It’s been common for a few years to observe that Democrats and Republicans barely talk with each other anymore, but if you believe Talking Points Memo editor and publisher Josh Marshall, these days the two parties aren’t even truly fighting with each other.
In a Tuesday blog post, Marshall claimed that each party now is “operating in [its] own political universe.” In one universe, President Obama ignores obstructionist GOPers and uses his executive powers to accomplish what he can; in the other, Republicans and their media allies are less concerned with thwarting Obama than with revving up their base, largely by flogging Benghazi and other scandals.
Talking Points Memo editor and publisher Josh Marshall contended Thursday that there's been a "relatively consistent pattern" of conservatives lionizing those who "hat[e] or insult...some historically or currently discriminated against group." Some of these newly minted right-wing heroes, Marshall argued, lead with their bigotry; others gain fame for "being kind of nuts" and their bigotry emerges later.
Marshall opined that Duck Dynasty's Phil Robertson definitely would belong in such a group, but added that he's "on the fence" about whether Dr. Ben Carson would qualify.
Talking Points Memo editor and publisher Josh Marshall thinks that one of the reasons many conservatives despise President Obama is that he's black, but that's basically a micro-issue. The macro version, Marshall contends, is that Republicans' race-based detestation of Obama is inseparable from their discomfort with an increasingly multiracial Democratic party. In fact, Marshall argues that their "crazy...aggrieved and intense" efforts to hobble President Clinton stemmed in large part from their belief that Clinton was committed to the ideals of the civil-rights movement.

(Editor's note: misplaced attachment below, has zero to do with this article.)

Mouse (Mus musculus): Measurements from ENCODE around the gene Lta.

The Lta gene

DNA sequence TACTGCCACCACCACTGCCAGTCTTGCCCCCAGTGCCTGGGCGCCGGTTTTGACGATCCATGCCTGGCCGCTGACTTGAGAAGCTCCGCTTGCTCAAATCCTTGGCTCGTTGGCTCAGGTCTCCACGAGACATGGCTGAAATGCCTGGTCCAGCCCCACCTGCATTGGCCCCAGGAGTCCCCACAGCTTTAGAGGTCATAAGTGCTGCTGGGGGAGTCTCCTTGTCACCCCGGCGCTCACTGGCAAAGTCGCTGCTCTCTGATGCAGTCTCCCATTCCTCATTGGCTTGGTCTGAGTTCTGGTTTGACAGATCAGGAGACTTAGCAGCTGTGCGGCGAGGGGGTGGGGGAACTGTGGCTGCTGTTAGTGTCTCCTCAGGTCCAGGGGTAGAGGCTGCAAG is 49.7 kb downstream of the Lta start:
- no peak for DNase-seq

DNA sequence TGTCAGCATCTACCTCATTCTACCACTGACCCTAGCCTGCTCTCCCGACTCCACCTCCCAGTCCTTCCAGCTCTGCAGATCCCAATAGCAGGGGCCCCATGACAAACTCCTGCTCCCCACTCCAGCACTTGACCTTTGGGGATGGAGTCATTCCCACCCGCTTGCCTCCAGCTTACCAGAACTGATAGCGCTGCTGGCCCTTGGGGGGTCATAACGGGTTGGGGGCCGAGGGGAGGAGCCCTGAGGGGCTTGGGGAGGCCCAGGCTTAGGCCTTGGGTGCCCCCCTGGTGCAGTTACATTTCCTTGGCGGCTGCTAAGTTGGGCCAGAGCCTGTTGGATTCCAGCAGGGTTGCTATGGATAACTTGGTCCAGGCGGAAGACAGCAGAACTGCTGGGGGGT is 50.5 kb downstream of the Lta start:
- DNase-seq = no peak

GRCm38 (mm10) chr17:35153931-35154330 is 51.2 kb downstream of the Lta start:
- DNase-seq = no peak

The mainstream media typically pay a great deal of attention to the annual Conservative Political Action Conference. In the past few days, two prominent lefty bloggers have ventured to explain why.
In a post this past Saturday, the last day of CPAC 2014, Talking Points Memo editor and publisher Josh Marshall asserted that the top two reasons the conference gets a lot of media coverage are that its proximity to Washington makes it "an easy and cheap decision" for news outlets "to send at least one reporter and often many," and that:
It's always interesting when liberals disagree on something because each one believes he or she is always 100 percent correct on any issue, a stance that often leads to fiery confrontations and personal attacks.
The latest example of this concept is the angry Twitter debate between Buzzfeed editor-in-chief Ben Smith and Talking Points Memo founder Josh Marshall over an article entitled “7 Things Democrats Would Have Freaked Out About if Bush Had Done Them.”